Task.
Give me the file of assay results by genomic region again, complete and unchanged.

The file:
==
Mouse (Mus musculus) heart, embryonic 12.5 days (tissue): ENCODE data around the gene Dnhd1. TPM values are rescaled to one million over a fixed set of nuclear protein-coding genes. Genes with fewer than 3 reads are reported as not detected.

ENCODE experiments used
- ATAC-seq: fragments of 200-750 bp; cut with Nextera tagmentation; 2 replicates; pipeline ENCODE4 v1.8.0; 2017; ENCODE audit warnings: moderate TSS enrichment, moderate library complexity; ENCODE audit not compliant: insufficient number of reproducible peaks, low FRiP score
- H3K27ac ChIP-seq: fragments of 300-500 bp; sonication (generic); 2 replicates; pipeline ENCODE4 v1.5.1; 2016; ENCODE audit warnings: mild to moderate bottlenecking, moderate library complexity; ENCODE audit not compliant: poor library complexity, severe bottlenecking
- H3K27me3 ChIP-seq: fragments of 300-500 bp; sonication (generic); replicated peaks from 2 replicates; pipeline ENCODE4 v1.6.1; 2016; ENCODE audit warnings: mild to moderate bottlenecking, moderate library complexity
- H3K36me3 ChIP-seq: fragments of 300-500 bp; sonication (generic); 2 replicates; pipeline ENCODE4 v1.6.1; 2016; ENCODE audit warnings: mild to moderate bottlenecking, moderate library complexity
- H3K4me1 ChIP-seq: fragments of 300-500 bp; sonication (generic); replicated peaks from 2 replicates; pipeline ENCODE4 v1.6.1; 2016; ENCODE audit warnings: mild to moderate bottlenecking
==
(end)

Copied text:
Mouse (Mus musculus) heart, embryonic 12.5 days (tissue): ENCODE data around the gene Dnhd1. TPM values are rescaled to one million over a fixed set of nuclear protein-coding genes. Genes with fewer than 3 reads are reported as not detected.

ENCODE experiments used
- ATAC-seq: fragments of 200-750 bp; cut with Nextera tagmentation; 2 replicates; pipeline ENCODE4 v1.8.0; 2017; ENCODE audit warnings: moderate TSS enrichment, moderate library complexity; ENCODE audit not compliant: insufficient number of reproducible peaks, low FRiP score
- H3K27ac ChIP-seq: fragments of 300-500 bp; sonication (generic); 2 replicates; pipeline ENCODE4 v1.5.1; 2016; ENCODE audit warnings: mild to moderate bottlenecking, moderate library complexity; ENCODE audit not compliant: poor library complexity, severe bottlenecking
- H3K27me3 ChIP-seq: fragments of 300-500 bp; sonication (generic); replicated peaks from 2 replicates; pipeline ENCODE4 v1.6.1; 2016; ENCODE audit warnings: mild to moderate bottlenecking, moderate library complexity
- H3K36me3 ChIP-seq: fragments of 300-500 bp; sonication (generic); 2 replicates; pipeline ENCODE4 v1.6.1; 2016; ENCODE audit warnings: mild to moderate bottlenecking, moderate library complexity
- H3K4me1 ChIP-seq: fragments of 300-500 bp; sonication (generic); replicated peaks from 2 replicates; pipeline ENCODE4 v1.6.1; 2016; ENCODE audit warnings: mild to moderate bottlenecking